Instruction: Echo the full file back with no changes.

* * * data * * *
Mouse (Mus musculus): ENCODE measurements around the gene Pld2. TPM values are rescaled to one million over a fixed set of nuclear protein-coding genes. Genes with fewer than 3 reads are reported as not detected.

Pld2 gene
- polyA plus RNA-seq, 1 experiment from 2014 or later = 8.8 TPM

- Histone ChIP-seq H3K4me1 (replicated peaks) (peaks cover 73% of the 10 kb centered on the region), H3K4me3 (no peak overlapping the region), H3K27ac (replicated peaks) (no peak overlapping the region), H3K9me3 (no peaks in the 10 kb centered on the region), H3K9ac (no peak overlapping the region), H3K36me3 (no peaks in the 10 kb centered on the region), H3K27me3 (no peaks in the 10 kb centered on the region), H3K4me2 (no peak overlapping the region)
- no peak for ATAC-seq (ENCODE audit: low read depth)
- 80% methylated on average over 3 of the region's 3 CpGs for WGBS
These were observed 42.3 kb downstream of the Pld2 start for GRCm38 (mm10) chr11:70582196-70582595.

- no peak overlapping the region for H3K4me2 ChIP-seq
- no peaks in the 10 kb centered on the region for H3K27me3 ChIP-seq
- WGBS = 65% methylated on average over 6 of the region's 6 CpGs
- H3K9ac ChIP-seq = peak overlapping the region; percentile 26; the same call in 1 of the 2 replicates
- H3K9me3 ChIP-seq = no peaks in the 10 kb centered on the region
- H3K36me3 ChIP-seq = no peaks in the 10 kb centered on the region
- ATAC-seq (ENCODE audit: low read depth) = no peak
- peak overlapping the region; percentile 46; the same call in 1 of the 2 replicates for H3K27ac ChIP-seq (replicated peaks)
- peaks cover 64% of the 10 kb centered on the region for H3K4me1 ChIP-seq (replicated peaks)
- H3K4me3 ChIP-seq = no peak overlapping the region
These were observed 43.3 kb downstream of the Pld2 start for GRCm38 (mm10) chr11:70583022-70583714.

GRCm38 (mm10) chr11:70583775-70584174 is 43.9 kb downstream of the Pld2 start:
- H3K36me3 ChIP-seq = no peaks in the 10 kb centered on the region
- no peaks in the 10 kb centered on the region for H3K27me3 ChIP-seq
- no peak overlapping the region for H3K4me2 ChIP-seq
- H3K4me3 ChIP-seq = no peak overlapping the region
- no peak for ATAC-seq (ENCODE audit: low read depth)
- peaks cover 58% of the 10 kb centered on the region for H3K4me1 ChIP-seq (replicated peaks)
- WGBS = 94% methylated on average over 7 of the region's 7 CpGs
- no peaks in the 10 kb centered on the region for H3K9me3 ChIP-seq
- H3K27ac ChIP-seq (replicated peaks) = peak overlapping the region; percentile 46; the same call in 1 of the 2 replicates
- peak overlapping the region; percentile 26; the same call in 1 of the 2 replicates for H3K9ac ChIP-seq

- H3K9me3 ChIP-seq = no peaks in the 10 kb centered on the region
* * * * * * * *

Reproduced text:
Mouse (Mus musculus): ENCODE measurements around the gene Pld2. TPM values are rescaled to one million over a fixed set of nuclear protein-coding genes. Genes with fewer than 3 reads are reported as not detected.

Pld2 gene
- polyA plus RNA-seq, 1 experiment from 2014 or later = 8.8 TPM

- Histone ChIP-seq H3K4me1 (replicated peaks) (peaks cover 73% of the 10 kb centered on the region), H3K4me3 (no peak overlapping the region), H3K27ac (replicated peaks) (no peak overlapping the region), H3K9me3 (no peaks in the 10 kb centered on the region), H3K9ac (no peak overlapping the region), H3K36me3 (no peaks in the 10 kb centered on the region), H3K27me3 (no peaks in the 10 kb centered on the region), H3K4me2 (no peak overlapping the region)
- no peak for ATAC-seq (ENCODE audit: low read depth)
- 80% methylated on average over 3 of the region's 3 CpGs for WGBS
These were observed 42.3 kb downstream of the Pld2 start for GRCm38 (mm10) chr11:70582196-70582595.

- no peak overlapping the region for H3K4me2 ChIP-seq
- no peaks in the 10 kb centered on the region for H3K27me3 ChIP-seq
- WGBS = 65% methylated on average over 6 of the region's 6 CpGs
- H3K9ac ChIP-seq = peak overlapping the region; percentile 26; the same call in 1 of the 2 replicates
- H3K9me3 ChIP-seq = no peaks in the 10 kb centered on the region
- H3K36me3 ChIP-seq = no peaks in the 10 kb centered on the region
- ATAC-seq (ENCODE audit: low read depth) = no peak
- peak overlapping the region; percentile 46; the same call in 1 of the 2 replicates for H3K27ac ChIP-seq (replicated peaks)
- peaks cover 64% of the 10 kb centered on the region for H3K4me1 ChIP-seq (replicated peaks)
- H3K4me3 ChIP-seq = no peak overlapping the region
These were observed 43.3 kb downstream of the Pld2 start for GRCm38 (mm10) chr11:70583022-70583714.

GRCm38 (mm10) chr11:70583775-70584174 is 43.9 kb downstream of the Pld2 start:
- H3K36me3 ChIP-seq = no peaks in the 10 kb centered on the region
- no peaks in the 10 kb centered on the region for H3K27me3 ChIP-seq
- no peak overlapping the region for H3K4me2 ChIP-seq
- H3K4me3 ChIP-seq = no peak overlapping the region
- no peak for ATAC-seq (ENCODE audit: low read depth)
- peaks cover 58% of the 10 kb centered on the region for H3K4me1 ChIP-seq (replicated peaks)
- WGBS = 94% methylated on average over 7 of the region's 7 CpGs
- no peaks in the 10 kb centered on the region for H3K9me3 ChIP-seq
- H3K27ac ChIP-seq (replicated peaks) = peak overlapping the region; percentile 46; the same call in 1 of the 2 replicates
- peak overlapping the region; percentile 26; the same call in 1 of the 2 replicates for H3K9ac ChIP-seq

- H3K9me3 ChIP-seq = no peaks in the 10 kb centered on the region